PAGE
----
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Nat Genet. 2001 Jan;27(1):59-63.

Insertion of beta-satellite repeats identifies a transmembrane protease causing both congenital and childhood onset autosomal recessive deafness.

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Division of Medical Genetics, University of Geneva Medical School, Genève, Switzerland.


Approximately 50% of childhood deafness is caused by mutations in specific genes. Autosomal recessive loci account for approximately 80% of nonsyndromic genetic deafness. Here we report the identification of a new transmembrane serine protease (TMPRSS3; also known as ECHOS1) expressed in many tissues, including fetal cochlea, which is mutated in the families used to describe both the DFNB10 and DFNB8 loci. An 8-bp deletion and insertion of 18 monomeric (approximately 68-bp) beta-satellite repeat units, normally present in tandem arrays of up to several hundred kilobases on the short arms of acrocentric chromosomes, causes congenital deafness (DFNB10). A mutation in a splice-acceptor site, resulting in a 4-bp insertion in the mRNA and a frameshift, was detected in childhood onset deafness (DFNB8). This is the first description of beta-satellite insertion into an active gene resulting in a pathogenic state, and the first description of a protease involved in hearing loss.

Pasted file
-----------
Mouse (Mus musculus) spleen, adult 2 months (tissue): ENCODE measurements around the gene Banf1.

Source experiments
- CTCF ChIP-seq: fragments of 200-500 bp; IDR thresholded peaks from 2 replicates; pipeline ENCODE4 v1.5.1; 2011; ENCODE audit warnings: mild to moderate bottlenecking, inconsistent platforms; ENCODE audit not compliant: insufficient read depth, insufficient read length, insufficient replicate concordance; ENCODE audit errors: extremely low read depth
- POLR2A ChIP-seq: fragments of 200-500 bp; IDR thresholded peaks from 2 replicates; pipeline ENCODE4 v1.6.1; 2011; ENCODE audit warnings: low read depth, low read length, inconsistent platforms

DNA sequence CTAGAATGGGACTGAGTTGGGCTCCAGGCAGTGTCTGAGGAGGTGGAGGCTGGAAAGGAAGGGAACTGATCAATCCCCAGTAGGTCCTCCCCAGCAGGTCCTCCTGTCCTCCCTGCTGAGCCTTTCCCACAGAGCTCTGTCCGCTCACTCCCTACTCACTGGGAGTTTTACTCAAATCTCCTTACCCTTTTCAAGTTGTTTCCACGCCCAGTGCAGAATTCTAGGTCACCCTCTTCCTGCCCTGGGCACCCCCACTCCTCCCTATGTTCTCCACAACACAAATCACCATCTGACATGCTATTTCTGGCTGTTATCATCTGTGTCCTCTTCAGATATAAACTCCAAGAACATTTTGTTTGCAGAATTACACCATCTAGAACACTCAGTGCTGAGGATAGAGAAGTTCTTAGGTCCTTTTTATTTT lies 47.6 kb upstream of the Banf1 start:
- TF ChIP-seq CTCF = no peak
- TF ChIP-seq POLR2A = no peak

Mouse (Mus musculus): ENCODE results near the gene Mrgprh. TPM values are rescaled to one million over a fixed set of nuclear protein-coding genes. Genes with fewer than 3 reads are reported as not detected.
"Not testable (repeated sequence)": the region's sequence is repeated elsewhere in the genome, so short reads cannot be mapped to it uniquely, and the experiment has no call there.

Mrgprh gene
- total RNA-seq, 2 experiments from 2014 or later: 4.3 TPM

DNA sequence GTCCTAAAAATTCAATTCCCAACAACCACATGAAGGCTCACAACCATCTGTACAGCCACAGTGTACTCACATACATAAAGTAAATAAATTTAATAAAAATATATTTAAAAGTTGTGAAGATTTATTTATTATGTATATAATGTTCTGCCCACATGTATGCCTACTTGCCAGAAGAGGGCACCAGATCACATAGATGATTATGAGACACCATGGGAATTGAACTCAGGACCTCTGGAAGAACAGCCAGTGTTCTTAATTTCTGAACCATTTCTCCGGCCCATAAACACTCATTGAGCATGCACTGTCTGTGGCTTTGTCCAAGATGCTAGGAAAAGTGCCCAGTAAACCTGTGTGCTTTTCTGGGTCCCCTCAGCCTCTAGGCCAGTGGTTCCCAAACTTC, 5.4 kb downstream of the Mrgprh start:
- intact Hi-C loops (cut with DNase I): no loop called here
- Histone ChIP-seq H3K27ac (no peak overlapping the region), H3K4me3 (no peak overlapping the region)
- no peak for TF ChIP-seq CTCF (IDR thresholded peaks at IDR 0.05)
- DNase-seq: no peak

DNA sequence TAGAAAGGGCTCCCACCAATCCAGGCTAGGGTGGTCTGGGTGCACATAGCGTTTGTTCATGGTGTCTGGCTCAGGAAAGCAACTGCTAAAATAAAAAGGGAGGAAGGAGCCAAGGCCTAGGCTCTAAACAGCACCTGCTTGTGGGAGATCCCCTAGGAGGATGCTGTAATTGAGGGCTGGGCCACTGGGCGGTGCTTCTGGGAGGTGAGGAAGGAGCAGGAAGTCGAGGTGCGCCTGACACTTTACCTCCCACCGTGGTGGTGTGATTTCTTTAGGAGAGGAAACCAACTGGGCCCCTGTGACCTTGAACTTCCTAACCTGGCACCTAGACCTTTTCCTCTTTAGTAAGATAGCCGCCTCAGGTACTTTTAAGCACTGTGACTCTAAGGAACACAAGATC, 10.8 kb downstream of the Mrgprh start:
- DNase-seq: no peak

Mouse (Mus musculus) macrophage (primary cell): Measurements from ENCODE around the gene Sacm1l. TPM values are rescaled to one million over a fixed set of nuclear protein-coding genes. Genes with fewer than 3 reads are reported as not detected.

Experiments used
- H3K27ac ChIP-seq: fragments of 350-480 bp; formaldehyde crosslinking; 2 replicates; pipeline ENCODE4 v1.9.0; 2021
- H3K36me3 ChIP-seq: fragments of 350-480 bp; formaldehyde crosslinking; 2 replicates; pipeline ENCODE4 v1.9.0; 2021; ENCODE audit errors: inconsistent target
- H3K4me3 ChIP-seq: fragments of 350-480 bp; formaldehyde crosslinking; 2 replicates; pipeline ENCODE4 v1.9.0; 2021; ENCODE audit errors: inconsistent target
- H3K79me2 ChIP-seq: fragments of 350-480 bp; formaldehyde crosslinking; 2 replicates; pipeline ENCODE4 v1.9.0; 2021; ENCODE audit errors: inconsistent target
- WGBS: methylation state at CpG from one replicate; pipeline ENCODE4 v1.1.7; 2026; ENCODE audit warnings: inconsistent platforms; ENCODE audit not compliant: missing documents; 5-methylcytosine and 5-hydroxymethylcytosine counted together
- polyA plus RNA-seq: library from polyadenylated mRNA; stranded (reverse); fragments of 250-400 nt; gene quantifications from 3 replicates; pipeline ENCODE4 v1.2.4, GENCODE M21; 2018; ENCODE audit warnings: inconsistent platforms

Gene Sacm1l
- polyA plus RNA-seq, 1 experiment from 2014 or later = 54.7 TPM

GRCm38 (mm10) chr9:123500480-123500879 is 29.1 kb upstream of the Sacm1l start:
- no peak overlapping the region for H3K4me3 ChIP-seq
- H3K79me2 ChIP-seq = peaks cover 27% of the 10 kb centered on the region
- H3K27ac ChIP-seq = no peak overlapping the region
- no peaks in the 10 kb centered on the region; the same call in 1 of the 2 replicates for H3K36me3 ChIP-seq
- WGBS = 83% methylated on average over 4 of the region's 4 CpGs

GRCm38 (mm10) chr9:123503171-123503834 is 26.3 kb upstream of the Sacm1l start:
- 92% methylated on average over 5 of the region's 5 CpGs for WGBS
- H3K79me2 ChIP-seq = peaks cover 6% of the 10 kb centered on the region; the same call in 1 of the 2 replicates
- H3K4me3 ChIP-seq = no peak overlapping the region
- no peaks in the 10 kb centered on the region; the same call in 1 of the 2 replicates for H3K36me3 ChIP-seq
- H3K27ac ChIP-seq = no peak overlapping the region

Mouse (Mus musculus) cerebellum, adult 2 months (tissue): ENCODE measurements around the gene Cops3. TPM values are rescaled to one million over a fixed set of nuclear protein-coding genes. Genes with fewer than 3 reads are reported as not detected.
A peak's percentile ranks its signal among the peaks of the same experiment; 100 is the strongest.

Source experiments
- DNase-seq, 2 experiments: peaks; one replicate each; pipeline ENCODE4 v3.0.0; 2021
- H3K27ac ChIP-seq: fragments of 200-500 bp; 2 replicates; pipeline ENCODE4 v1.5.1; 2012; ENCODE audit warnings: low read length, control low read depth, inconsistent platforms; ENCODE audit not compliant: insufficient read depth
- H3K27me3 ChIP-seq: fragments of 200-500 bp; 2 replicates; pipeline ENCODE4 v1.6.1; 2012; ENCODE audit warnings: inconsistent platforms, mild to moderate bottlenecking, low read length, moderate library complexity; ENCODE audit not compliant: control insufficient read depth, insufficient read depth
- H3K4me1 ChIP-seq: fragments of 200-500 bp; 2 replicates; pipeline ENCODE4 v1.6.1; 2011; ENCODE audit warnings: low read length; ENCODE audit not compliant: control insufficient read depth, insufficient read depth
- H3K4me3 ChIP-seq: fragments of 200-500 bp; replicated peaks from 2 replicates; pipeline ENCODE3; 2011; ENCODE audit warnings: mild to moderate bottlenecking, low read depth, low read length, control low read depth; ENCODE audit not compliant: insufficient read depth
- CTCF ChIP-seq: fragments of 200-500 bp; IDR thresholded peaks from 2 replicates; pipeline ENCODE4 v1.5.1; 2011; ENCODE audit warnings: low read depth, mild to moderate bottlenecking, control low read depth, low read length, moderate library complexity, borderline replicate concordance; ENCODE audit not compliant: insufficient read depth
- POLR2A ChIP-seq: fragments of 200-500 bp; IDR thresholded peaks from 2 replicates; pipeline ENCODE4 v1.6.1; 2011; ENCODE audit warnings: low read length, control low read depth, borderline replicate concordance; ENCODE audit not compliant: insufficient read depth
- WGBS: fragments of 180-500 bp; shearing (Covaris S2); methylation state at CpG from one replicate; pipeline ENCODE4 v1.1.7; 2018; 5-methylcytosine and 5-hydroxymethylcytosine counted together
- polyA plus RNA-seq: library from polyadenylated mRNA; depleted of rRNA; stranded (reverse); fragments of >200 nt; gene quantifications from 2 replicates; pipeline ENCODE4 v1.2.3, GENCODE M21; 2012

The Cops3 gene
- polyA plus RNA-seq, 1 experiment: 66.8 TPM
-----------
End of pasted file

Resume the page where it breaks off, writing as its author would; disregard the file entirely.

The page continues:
[Indexed for MEDLINE]

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